It’s circa 1987. I’m attending a Saturday morning computer coding contest. A TV reporter interviews me, asking what it is like to be a computer whiz and what do I want to be when I grow up. On air, she ends her segment with a punchline: “Coding is only a hobby for Jessica, she wants to be a television news reporter!” She only reported part of my answer because I had told her I wanted to be a journalist, poet, lawyer, actress or maybe someone who designed the next cool video game for Atari.
As varied as those interests were, they led to educational and professional opportunities and a career path that a Mexican-American teenager growing up in East Texas could hardly otherwise imagine. So when people ask for career advice, I encourage them to pursue all of their passions and embrace many interests. “Be well-rounded. Be deep. Be Renaissance.”
Similarly, employers – from Main Street to Silicon Valley to Hollywood – who embrace corporate diversity by investing in science, technology, engineering and math education programs cannot just hand out beakers and calipers, but must include sketchbooks and guitars.
To truly empower the next diverse generation, we need the “A” – arts. We need STEAM. Technical expertise may open doors, but companies promote up the corporate ladder those who can create, inspire, analyze, strategize and communicate.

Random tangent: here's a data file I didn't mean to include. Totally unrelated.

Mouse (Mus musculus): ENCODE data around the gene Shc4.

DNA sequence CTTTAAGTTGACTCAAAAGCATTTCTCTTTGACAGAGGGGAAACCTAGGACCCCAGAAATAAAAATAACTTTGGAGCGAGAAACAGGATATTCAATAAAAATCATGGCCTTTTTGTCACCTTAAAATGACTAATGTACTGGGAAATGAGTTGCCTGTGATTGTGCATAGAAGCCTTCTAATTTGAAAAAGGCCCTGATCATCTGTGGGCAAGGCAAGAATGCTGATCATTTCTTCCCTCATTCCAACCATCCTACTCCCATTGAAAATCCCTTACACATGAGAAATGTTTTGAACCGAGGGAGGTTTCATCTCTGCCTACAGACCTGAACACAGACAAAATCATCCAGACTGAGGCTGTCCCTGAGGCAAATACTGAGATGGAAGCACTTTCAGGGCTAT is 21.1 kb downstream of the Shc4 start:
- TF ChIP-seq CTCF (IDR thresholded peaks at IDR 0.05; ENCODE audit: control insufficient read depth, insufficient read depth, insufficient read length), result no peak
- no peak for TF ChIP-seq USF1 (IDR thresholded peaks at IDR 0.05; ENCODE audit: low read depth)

Though my path didn’t lead me to being a TV reporter, it did lead me to Univision. Every day, I see our diverse audience – made up of storytellers, geeks and poets – who are the leaders corporations desire. They are young, bilingual and inspirational. Their imaginations lead them to create, whether online, on canvas or behind a camera.
Recently, I attended a Technolochicas coding session for Latinas, one of Univision’s STEAM initiatives. The girls, about the same age I was on that Saturday morning thirty years ago, were asked to think of a problem and solve it. In a quiet voice, the last presenter said she wanted to create a voting system that would accommodate her parents who each worked two jobs.
Whether those girls were coding as a hobby or the start of a career path, they are America’s Renaissance by exploring the spectrum of their passions and interests.
Jessica Herrera-Flanigan, EVP of Government and Corporate Affairs, Univision Communications Inc., [email protected]